Let $k$ be a finite field, say with $q=p^a$ elements. Honda-Tate theory states that there is a bijection between isogeny classes of *simple* abelian varieties over $k$ and $\mathrm{Gal}(\overline{\mathbb{Q}}/\mathbb{Q})$-conjugacy classes of algebraic integers in $\mathbb{C}$ all of whose conjugate have absolute value $p^{a/2}$ (these are the so-called "Weil numbers"). For a beautiful survey, see Tate's Bourbaki seminar .

Given a simple abelian variety $A/k$, the associated Weil number $\pi_A$ (or rather its conjugacy class) corresponds to the Frobenius endomorphism, view as an element of $\mathrm{End}_k(A)$. Let now $C$ be a smooth, projective, irreducible curve over $k$ and let $\mathcal{A}/C$ be an abelian scheme, therefore a family of abelian varieties parametrized by points of $C$. There is a Frobenius operator acting on $\mathcal{A}$ giving the Frobenius operator on each fiber $A_v$ for all $v\in C$, and these fibers are abelian varieties over finite fields for all closed $v$. My question is how Honda-Tate behaves in families, so if we can find a **bijection** between isogeny types of $\mathcal{A}/C$ and "polynomials" in $\mathcal{O}_C[T]$ (or may be in $\Gamma(C,\mathcal{O}_C)[T]$?) whose specialization at every closed point has roots that are Weil numbers.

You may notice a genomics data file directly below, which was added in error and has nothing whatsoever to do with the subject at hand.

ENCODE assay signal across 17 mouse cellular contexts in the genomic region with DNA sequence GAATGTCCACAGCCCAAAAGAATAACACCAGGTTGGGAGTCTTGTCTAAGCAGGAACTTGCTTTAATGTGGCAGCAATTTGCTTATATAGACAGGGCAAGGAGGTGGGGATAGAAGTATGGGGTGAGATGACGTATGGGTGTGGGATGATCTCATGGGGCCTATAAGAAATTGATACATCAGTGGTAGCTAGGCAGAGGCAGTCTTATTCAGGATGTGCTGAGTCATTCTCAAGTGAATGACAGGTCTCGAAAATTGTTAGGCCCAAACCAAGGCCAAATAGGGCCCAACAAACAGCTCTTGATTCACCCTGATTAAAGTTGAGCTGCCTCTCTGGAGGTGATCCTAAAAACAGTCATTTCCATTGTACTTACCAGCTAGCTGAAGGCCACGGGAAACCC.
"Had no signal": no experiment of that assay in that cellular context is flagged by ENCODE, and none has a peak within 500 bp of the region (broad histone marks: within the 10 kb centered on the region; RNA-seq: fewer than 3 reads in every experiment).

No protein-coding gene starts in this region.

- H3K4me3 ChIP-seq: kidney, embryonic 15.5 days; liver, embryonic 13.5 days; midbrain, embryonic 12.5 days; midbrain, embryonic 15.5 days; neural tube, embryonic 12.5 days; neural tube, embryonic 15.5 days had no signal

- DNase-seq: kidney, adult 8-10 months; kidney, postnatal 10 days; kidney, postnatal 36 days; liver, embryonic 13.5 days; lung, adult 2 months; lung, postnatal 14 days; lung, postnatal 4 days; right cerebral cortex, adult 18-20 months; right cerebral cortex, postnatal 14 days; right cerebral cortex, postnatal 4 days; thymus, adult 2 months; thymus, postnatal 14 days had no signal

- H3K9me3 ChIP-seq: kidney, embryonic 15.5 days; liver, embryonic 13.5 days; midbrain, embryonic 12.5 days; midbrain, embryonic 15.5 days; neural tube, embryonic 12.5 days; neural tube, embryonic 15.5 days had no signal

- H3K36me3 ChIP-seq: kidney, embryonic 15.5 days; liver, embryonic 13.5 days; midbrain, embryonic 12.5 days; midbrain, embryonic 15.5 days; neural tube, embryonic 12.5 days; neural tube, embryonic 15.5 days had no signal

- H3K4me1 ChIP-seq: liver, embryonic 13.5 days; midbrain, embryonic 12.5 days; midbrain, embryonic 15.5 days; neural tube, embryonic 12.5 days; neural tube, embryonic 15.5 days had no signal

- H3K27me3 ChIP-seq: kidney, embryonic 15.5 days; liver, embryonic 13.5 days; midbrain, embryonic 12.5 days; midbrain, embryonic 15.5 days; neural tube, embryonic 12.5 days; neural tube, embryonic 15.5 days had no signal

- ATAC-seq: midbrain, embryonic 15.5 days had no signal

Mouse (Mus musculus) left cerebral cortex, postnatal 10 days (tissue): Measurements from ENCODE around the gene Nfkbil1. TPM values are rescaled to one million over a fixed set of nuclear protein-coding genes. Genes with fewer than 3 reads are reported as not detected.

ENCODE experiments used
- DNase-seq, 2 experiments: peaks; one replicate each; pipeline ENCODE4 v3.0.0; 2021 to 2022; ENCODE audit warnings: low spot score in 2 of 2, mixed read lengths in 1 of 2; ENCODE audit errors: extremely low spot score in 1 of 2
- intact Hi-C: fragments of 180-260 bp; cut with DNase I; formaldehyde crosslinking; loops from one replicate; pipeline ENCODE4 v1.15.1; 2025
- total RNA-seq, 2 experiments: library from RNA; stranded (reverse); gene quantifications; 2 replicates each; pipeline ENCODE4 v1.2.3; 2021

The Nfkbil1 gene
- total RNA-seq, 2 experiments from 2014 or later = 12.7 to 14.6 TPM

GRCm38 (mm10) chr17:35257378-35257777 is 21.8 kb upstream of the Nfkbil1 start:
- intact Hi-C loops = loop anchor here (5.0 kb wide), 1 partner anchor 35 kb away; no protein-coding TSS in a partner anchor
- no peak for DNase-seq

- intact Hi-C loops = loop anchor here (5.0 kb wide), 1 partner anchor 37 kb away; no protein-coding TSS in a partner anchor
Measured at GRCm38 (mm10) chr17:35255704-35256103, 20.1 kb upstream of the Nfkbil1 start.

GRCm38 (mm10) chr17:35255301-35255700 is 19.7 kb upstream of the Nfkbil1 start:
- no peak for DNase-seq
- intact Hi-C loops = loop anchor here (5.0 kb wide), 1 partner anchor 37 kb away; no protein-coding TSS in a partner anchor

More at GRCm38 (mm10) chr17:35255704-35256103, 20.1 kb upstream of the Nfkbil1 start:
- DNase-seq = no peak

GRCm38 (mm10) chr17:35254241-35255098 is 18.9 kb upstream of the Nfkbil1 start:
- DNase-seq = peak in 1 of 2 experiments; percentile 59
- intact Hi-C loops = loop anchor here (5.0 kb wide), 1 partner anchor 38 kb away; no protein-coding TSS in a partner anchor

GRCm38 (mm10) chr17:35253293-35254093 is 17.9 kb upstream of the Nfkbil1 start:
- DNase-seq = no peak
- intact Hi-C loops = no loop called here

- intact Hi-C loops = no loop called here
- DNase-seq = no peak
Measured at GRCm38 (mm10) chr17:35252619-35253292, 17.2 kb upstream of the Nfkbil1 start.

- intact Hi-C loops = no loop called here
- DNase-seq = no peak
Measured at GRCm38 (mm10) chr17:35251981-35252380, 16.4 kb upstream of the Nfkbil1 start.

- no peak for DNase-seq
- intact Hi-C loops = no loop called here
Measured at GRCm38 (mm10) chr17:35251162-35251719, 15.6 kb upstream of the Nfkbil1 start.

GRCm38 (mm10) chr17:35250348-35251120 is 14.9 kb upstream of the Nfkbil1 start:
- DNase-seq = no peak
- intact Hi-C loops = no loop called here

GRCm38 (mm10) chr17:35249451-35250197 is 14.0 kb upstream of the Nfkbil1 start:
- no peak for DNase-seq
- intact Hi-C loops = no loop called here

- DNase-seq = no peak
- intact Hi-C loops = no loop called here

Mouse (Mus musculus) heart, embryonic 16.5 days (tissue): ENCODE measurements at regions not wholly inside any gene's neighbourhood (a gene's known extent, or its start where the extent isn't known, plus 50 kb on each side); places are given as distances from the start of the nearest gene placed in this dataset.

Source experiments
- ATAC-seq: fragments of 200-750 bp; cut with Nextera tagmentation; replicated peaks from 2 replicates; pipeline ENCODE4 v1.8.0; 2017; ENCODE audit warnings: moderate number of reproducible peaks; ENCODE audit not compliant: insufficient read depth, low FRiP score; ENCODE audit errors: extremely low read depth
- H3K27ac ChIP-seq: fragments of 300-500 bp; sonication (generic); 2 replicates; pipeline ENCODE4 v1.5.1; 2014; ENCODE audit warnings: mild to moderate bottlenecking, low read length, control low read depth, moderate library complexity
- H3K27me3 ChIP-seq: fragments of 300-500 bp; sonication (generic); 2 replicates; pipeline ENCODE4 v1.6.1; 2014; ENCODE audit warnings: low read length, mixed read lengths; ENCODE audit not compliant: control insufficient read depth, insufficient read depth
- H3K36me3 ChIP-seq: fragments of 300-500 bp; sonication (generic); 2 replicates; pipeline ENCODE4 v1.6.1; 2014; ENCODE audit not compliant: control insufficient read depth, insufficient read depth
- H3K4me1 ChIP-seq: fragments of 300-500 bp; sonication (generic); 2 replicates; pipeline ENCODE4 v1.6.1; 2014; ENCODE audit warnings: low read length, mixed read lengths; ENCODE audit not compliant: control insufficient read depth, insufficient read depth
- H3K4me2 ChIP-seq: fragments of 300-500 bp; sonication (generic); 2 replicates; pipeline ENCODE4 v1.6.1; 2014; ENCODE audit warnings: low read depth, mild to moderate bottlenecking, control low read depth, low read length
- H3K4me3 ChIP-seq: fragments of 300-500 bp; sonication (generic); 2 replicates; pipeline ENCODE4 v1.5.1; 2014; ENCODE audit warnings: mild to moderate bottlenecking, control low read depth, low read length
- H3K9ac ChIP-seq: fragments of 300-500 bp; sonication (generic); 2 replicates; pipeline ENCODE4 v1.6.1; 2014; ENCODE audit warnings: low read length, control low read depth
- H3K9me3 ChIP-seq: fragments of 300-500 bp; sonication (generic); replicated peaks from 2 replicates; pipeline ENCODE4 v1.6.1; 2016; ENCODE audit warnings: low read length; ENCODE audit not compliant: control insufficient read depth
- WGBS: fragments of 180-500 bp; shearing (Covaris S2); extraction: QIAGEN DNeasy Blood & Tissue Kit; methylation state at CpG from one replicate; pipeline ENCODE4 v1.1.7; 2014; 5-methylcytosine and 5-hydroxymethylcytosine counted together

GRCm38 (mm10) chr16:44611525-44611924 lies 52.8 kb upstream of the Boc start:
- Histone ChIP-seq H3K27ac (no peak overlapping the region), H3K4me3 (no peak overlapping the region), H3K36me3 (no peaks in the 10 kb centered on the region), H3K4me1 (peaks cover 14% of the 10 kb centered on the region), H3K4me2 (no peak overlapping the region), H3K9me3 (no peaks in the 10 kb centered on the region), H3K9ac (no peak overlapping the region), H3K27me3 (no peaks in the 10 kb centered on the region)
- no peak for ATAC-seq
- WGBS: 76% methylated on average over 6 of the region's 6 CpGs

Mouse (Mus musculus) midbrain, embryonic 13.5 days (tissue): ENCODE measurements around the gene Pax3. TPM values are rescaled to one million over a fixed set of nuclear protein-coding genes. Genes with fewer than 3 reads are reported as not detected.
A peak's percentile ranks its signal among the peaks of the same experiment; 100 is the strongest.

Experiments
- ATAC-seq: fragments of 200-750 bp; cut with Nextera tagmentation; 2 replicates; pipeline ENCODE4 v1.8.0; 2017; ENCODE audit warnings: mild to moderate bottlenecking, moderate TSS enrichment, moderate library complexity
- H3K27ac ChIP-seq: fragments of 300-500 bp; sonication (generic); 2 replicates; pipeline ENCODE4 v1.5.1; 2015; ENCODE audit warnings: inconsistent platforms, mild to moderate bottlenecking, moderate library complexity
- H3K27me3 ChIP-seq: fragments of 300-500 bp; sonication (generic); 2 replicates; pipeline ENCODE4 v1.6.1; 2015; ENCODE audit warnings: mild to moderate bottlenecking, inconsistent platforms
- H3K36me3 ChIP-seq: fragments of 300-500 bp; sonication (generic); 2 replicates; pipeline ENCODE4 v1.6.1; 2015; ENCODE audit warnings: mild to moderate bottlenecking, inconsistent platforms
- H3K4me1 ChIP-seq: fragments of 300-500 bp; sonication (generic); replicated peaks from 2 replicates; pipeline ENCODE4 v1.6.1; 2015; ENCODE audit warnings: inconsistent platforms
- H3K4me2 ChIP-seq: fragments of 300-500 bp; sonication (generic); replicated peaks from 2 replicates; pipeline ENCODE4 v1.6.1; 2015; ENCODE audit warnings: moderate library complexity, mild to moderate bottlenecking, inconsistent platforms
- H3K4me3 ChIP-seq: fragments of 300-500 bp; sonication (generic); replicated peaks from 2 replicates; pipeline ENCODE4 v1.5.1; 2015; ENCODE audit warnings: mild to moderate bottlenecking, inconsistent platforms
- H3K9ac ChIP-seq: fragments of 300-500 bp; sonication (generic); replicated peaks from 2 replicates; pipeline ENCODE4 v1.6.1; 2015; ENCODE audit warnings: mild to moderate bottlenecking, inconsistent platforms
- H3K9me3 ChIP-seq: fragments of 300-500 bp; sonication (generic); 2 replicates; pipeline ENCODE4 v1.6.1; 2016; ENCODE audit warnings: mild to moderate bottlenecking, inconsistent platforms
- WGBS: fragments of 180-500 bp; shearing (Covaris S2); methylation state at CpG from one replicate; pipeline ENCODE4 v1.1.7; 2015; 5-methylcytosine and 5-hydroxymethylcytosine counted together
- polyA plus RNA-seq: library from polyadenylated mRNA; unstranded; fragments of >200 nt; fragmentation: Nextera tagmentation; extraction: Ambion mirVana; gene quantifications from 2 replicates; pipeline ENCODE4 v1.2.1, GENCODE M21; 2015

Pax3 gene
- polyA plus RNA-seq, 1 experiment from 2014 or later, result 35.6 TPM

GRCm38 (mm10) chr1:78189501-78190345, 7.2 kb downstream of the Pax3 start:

EDIT: As Piotr Achinger observes, it seems reasonable that the coefficients be in characteristic $0$. I do not know if hoping the coefficients to live in the Witt vectors of $\mathcal{O}_C$ is enough for giving some sense to "a family parametrized by $C$.

I am tempted to think the answer should be "yes", being so fiber-wise. On the other hand, if we pick a "random" collection of Weil polynomials building an element of $\mathcal{O}_C[T]$, I would be surprised if we can build an abelian scheme over $C$ having the "right" fibers (because, for instance, abelian schemes must have good reduction everywhere, and it seems too strong a condition to be simply controlled by a "nice" collection, if what I write ever makes any sense).

If the answer to my question is "yes" (or if it can be made to be "yes" after some modification of my question...), is this "polynomial" in two variables related to the Hasse-Weil function of the abelian scheme? After all, they are both constructed by looking at Frobenius acting on Tate modules, so I would expect a connection.